alexa Prion strain interactions are highly selective.


Journal of Alzheimers Disease & Parkinsonism

Author(s): Nilsson KP, JoshiBarr S, Winson O, Sigurdson CJ, Nilsson KP, JoshiBarr S, Winson O, Sigurdson CJ

Abstract Share this page

Abstract Various misfolded and aggregated neuronal proteins commonly coexist in neurodegenerative disease, but whether the proteins coaggregate and alter the disease pathogenesis is unclear. Here, we used mixtures of distinct prion strains, which are believed to differ in conformation, to test the hypothesis that two different aggregates interact and change the disease in vivo. We tracked two prion strains in mice histopathologically and biochemically, as well as by spectral analysis of plaque-bound PTAA (polythiophene acetic acid), a conformation-sensitive fluorescent amyloid ligand. We found that prion strains interacted in a highly selective and strain-specific manner, with (1) no interaction, (2) hybrid plaque formation, or (3) blockage of one strain by a second (interference). The hybrid plaques were maintained on additional passage in vivo and each strain seemed to maintain its original conformational properties, suggesting that one strain served only as a scaffold for aggregation of the second strain. These findings not only further our understanding of prion strain interactions but also directly demonstrate interactions that may occur in other protein aggregate mixtures.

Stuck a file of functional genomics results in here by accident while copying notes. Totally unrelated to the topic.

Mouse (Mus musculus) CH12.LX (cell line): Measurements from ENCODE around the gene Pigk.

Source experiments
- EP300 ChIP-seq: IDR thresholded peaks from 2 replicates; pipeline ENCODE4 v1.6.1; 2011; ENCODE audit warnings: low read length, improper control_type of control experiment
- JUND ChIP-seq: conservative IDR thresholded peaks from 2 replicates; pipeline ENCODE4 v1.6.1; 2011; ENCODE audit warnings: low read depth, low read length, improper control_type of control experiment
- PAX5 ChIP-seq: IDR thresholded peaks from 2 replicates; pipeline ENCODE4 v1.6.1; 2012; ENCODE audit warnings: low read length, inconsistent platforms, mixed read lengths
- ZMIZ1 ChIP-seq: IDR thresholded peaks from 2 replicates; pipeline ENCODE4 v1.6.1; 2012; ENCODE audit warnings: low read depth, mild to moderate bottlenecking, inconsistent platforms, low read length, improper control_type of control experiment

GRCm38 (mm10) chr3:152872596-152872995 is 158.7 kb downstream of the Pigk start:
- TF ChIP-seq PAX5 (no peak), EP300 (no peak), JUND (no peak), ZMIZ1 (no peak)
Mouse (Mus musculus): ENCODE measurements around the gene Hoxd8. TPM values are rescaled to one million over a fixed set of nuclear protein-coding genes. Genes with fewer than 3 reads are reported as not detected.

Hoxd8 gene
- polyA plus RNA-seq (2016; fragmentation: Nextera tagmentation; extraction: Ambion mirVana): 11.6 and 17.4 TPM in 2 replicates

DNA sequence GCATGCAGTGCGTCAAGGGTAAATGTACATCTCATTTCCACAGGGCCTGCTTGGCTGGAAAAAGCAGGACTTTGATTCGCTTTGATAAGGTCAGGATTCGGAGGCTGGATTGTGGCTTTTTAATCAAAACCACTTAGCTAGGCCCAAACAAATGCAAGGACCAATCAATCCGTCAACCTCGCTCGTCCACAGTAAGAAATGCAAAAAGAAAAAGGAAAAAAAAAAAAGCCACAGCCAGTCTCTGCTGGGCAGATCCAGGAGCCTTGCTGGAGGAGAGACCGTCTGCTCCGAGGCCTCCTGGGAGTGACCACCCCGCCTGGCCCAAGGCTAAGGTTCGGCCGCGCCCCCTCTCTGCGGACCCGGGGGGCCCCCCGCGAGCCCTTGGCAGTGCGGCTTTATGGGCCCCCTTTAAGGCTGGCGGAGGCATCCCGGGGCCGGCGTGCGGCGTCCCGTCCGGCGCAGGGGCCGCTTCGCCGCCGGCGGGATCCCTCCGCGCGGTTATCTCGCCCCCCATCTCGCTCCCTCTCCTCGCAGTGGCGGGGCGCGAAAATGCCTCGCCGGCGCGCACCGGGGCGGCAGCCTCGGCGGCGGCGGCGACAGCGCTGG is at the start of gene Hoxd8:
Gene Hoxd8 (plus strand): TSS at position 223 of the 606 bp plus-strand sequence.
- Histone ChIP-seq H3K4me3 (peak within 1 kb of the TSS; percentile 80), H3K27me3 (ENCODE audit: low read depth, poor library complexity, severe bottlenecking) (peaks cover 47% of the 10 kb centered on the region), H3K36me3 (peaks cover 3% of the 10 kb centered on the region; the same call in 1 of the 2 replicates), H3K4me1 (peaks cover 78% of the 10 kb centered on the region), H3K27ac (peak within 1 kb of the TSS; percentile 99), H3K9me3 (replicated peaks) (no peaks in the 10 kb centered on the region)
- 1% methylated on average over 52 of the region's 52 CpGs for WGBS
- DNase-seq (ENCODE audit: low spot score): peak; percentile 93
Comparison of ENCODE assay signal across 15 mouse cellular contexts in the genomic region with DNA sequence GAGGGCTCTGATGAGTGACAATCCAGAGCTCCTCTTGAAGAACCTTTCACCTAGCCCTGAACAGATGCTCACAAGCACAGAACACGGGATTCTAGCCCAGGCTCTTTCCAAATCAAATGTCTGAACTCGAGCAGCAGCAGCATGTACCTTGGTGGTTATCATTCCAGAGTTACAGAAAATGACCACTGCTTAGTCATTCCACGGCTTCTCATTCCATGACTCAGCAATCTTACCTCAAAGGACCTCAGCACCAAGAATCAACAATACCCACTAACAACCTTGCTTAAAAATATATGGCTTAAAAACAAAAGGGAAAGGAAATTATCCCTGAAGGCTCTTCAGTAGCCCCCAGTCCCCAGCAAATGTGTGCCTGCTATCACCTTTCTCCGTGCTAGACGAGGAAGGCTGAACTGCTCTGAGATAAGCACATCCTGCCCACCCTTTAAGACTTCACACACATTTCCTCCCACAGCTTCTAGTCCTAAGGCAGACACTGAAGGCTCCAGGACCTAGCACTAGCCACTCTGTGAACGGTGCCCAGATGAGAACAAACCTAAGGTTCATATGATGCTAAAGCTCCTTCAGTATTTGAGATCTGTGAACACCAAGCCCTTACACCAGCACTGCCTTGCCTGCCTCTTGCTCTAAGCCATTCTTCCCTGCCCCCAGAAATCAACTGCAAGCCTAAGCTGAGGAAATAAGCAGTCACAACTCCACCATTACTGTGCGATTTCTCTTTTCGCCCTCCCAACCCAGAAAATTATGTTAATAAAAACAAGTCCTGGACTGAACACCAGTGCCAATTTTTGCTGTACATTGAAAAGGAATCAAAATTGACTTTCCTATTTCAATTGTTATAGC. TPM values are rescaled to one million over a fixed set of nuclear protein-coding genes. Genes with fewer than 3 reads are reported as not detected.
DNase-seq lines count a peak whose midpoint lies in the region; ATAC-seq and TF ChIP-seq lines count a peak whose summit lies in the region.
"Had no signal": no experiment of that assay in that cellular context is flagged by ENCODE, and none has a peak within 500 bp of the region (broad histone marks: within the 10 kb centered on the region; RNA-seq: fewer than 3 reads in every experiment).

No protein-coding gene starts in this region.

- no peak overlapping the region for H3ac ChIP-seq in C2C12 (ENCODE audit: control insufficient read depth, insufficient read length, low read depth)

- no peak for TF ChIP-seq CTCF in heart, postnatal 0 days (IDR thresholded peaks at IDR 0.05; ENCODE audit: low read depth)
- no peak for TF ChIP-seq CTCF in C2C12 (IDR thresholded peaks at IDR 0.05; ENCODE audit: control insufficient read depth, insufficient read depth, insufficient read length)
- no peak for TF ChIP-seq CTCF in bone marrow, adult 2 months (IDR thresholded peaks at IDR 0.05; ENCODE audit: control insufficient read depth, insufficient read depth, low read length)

• To read the full article Visit
  • Open Access
This article was published in J Neurosci and referenced in Journal of Alzheimers Disease & Parkinsonism

Relevant Expert PPTs

Relevant Speaker PPTs

Recommended Conferences

Relevant Topics

Peer Reviewed Journals
Make the best use of Scientific Research and information from our 700 + peer reviewed, Open Access Journals
International Conferences 2017-18
Meet Inspiring Speakers and Experts at our 3000+ Global Annual Meetings

Contact Us

© 2008-2017 OMICS International - Open Access Publisher. Best viewed in Mozilla Firefox | Google Chrome | Above IE 7.0 version